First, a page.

By PAM HARBAUGH
Yes, I know the title of this piece mixes the musical metaphors. But that’s all I can think of right now when grappling with David Bowie’s death. Everything else has been said, it seems, about the man who fell to Earth.
The emotions so many of us have experienced have been surprising. Why David Bowie? Why not as such with Robin Williams, Joan Rivers, Philip Seymour Hoffman. Visions in my head flew to the opening of the amazing film, “Immortal Beloved.” It opens with people pouring into the streets and mourning the death of Ludwig van Beethoven as his casket was carried through the crowds. Their town square was, literally, just that; ours has been social media.
Of all the people with whom I wanted to speak about David Bowie, the person looming largest was Tony Macaulay, the legendary songwriter with iconic songs in the ’60s and ’70s. Mr. Macaulay, as you may recall, lives part of the year in his oceanfront condo in Cocoa Beach. He has had three musicals produced at Cocoa Village Playhouse — “The Windy City,” “Build Me Up Buttercup” and “Sherlock in Love.”
Mr. Macaulay, who is English, was in the nexus of great music in the ’60s. And one of the people he knew when was Davie Jones, who renamed himself David Bowie (thank you The Monkees for that). Mr. Macaulay generously called me from his home in Brighton, England, to talk to me about David Bowie — here’s what he said:
“I had a meeting with Dick James, publisher of The Beatles and all the other Mersey acts of that period. He was the god, you know. I sat all afternoon (in the reception area) on the sofa next to this thin young man, Davie Jones whose band was the King Bees (fyi, click here). We spent hours talking waiting to see this guy.
“David said ‘Why don’t you come see us at Eel Pie Island’ — a sand bank in the middle of the Thames in London. It’s where the Rolling Stones began. We all went to see our local bands play there. I went to see David there. The crowds were shouting out ‘Go commercial!’ The band was essentially booed off. David and I sat on some rotting mattresses overlooking the Thames and he said ‘I don’t know what they mean.’
“I said ‘Your records all had these expansionist, esoteric lyrics.’ This was when these marginalized groups — gays, lesbians, transexuals — were still on the fringes of society. His lyrics were all very bizarre and weird and arty. He played saxophone and was the lead singer in this band that did covers of R & B songs that pre-dated Motown. I said ‘If you believe in your own music, you should pursue it.’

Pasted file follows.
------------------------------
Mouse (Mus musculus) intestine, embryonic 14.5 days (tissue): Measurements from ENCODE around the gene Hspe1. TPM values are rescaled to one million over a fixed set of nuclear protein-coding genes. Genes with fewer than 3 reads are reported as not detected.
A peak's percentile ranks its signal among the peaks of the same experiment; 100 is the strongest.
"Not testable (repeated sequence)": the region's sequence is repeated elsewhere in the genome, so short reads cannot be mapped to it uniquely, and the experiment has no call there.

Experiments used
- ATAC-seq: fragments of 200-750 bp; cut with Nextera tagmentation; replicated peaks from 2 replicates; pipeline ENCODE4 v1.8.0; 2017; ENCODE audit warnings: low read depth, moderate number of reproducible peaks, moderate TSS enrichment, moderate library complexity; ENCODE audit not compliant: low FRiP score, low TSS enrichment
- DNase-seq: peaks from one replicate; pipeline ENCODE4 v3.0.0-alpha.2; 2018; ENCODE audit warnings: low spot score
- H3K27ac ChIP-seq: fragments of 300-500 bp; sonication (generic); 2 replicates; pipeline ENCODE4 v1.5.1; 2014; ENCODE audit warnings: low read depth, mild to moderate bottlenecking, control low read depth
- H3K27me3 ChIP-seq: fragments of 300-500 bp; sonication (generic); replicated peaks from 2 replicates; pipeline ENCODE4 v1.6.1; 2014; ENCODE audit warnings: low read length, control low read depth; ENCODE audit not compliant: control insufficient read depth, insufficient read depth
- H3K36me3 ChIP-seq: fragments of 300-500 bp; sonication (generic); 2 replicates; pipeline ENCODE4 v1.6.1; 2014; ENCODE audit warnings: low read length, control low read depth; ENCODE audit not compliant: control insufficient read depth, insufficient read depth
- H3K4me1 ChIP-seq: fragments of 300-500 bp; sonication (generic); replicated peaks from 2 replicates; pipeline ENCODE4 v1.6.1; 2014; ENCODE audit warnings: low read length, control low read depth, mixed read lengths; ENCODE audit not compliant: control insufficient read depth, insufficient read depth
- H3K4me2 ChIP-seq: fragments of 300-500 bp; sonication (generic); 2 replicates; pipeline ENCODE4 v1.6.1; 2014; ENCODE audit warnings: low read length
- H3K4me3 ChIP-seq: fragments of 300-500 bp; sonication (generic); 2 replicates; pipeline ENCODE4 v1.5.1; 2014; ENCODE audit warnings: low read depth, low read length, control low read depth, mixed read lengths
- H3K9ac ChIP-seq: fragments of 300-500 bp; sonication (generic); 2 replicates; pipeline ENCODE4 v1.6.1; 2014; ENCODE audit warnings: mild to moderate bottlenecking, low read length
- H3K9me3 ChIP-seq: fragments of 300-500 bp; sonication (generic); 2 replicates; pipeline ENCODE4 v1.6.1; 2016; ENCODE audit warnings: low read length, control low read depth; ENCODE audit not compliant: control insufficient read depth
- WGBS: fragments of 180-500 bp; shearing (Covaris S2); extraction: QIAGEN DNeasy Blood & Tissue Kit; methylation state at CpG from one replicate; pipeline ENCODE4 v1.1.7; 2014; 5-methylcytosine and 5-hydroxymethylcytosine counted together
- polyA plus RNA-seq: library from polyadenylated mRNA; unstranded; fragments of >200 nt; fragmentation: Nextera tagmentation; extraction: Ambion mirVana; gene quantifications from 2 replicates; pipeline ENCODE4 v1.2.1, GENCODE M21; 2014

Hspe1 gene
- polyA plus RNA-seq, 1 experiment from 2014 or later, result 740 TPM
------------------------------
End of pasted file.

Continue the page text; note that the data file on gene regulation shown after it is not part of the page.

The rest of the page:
“We move to 1971 at the BASCA Awards. I had been given songwriter of the year, the first ever to get that award. David, who was now David Bowie, had a hit earlier with Space Oddity, said if awards could pay bills then he’d be doing very well. But they don’t pay bills. I gave him the number of my manager with Gem Management, I was a partner of the company. (My colleague) Tony DeFries took the call and the next thing I knew we were making this album with David, who dressed like a woman in that day. (DeFries soon left Gem Management and took Bowie with him.)
“They made this album (Hunky Dory) but nobody (big record producer) wanted it, it was far too off the wall. But out of the woodwork came record buyers that nobody had identified before. They weren’t just teenage girls. They were art students, people with more complicated sex lives and personal lives. His lyrics spoke to a different strata of the industry — off the radar. He didn’t find an audience, he created an audience.
“I think what Bowie unquestionably did was take that concept of pop music as art and made it a feasible concept. You cannot separate from Bowie the visual image. He was the first person, long, long before the impact of pop videos. He was as much a visual icon as a musical icon. That’s why he’s so important.”
“Oh, and he only traveled by train.”
Find out more about Tony Macaulay by visiting his website, TonyMacaulay.com.
Edward Rubin, a theater and art critic who lives in New York City, said he had spent Monday at home, in tears. In Artes Magazine, he begins his review of Mr. Bowie’s Off-Broadway musical, “Lazarus,” with the sentiment: “I was devastated. It was like part of me died, which indeed it had.” You can read Mr. Rubin’s well written review and commentary about the touring art exhibit, “David Bowie Is” by clicking here.
Octavio Diaz, a smart man who is an artist, philosopher, surfer and wit-meister. Like so many, OD (his friends call him that) turned to social media which became our town square and allowed us a communal reaction where we shared memes and links to videos, music and some great news stories. OD thinks our emotions come from two places — we didn’t know he was sick and… “He left a final gift (Blackstar) shows how much he appreciated his fans.” To see a little video OD put together, click here.